Chinese University Students’ Struggle with Racial Discrimination
By Cindy Yu
Jessie Liu, a Chinese International student, is walking on campus to her next economics class. As she stops to check where her class is, she suddenly feels a gush of water being poured onto her head. Surprised, she searches around to see where it came from but her heart sinks as she hears an empty plastic bottle being dropped onto the floor, followed by someone running away.
“I feel really bad, and you feel really angry as well. You don’t get why you’re treated like that,” says Liu, who came to study in Australia early last year. “Before you come (to Australia), you’re hoping that you’re going to be treated well and you’re going to get a good experience out of it. But that impacts on your experience overall. You feel discriminated against by others.”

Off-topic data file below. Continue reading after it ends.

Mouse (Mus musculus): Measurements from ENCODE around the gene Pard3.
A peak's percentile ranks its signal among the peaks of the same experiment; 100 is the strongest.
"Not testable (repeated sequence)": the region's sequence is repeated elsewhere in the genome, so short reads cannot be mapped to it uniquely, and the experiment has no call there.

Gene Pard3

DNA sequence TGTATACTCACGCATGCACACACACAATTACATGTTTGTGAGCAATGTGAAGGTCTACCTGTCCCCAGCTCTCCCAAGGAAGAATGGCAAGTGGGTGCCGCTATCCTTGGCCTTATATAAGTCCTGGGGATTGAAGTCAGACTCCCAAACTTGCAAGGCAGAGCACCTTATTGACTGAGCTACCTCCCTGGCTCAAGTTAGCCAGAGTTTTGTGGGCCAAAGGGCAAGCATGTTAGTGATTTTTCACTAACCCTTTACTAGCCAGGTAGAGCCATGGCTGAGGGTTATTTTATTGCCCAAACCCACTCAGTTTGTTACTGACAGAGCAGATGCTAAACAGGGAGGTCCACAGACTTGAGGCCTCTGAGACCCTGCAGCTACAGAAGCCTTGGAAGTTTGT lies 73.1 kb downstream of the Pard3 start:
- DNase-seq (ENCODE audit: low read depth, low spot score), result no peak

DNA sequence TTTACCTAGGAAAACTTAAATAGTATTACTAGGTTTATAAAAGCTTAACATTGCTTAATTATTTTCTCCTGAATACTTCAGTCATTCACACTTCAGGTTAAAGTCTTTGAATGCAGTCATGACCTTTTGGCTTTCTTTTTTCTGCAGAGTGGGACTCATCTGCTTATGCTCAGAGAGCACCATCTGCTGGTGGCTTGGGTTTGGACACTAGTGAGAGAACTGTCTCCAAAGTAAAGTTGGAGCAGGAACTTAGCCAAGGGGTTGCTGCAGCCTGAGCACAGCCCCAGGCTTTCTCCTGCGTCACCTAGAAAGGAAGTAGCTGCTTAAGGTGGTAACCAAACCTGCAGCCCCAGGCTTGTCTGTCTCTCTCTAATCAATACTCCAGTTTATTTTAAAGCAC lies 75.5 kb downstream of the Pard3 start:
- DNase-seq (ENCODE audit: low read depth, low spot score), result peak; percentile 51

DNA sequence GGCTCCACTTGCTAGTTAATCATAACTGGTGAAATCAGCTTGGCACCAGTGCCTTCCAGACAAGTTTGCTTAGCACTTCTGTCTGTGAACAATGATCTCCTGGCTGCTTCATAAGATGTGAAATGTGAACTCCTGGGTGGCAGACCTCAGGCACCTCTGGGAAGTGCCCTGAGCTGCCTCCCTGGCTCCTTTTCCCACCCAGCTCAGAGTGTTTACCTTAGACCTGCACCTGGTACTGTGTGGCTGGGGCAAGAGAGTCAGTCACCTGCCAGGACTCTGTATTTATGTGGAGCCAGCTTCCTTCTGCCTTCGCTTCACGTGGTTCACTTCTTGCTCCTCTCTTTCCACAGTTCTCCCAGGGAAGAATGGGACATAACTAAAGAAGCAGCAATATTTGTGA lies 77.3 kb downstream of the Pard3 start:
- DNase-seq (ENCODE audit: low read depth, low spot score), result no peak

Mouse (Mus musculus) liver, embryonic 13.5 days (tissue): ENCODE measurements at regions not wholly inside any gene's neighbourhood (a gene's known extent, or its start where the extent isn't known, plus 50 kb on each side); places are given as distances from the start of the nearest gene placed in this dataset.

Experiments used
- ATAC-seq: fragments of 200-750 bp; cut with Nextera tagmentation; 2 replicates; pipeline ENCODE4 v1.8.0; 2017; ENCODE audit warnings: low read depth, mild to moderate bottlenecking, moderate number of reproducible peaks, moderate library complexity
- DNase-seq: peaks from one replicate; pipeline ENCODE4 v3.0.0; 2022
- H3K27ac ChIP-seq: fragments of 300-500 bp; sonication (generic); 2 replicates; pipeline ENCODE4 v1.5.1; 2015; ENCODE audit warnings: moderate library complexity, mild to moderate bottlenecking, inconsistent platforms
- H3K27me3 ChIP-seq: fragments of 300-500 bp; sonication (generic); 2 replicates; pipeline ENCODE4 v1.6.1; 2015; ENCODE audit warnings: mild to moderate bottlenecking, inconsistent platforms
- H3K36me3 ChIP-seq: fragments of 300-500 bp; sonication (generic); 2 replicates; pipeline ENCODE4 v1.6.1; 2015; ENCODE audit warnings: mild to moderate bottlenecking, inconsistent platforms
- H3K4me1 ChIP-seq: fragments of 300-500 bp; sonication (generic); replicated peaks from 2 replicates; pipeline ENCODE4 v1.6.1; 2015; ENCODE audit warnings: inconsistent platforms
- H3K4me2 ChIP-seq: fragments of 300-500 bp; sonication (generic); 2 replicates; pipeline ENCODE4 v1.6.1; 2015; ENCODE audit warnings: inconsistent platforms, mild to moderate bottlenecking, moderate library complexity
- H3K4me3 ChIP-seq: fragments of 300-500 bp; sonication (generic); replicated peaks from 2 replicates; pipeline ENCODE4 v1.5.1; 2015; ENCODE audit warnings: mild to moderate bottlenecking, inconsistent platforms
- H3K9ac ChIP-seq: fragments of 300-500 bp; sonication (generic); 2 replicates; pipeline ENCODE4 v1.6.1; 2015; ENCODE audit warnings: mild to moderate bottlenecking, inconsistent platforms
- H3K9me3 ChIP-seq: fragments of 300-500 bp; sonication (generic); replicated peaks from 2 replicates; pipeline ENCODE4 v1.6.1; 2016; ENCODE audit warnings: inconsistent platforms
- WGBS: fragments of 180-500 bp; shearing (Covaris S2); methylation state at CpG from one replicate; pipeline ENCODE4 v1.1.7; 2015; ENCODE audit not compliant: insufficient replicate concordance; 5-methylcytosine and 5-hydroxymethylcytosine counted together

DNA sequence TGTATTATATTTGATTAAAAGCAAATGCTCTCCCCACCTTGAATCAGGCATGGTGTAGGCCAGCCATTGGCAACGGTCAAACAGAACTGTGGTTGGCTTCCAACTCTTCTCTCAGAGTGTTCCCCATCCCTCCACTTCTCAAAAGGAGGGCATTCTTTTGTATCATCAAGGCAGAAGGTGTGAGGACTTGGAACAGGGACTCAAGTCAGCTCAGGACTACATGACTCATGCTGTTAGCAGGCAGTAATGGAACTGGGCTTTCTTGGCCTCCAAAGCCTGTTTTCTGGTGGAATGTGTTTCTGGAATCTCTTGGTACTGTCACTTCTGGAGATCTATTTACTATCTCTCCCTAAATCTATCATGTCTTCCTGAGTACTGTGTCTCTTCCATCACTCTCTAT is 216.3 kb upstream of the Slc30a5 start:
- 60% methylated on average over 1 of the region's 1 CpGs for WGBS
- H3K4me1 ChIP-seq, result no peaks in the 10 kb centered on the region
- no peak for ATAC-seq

Monash University students conducted a research project in measuring “perceived discrimination towards Chinese, Indonesian and Japanese international students in Australian universities.” They found that 93% of Chinese international students had, “reported at least one experience of major discrimination during their time at university,” while 85% of Indonesian students and 75% of Japanese students have had experienced racial discrimination.
“They know they’re not supposed to discriminate against other, but through their actions you just feel that they’re doing it. It’s weird… they don’t even realize what they’re doing is wrong,” says Liu.
Many international students reply that they felt discriminated against within classroom environment, particularly when given group tasks or assignments, “When forming group works for presentation, it’s really obvious that the white people, they tend to form groups with other people. Even if you’re sitting right next to them, they’re just go to other places and leave you out just by yourself,” says Liu.
Liu is not the only international student who has experienced this form of discrimination. She recalls, ‘I know someone (Chinese international student) who also got thrown an empty coke can from above as well. Pretty similar to my experience.”
Georgina Mi, Marketing Director of Australia-China Youth Association (ACYA) of University of New South Wales, also witnessed discriminatory behaviour towards Chinese students.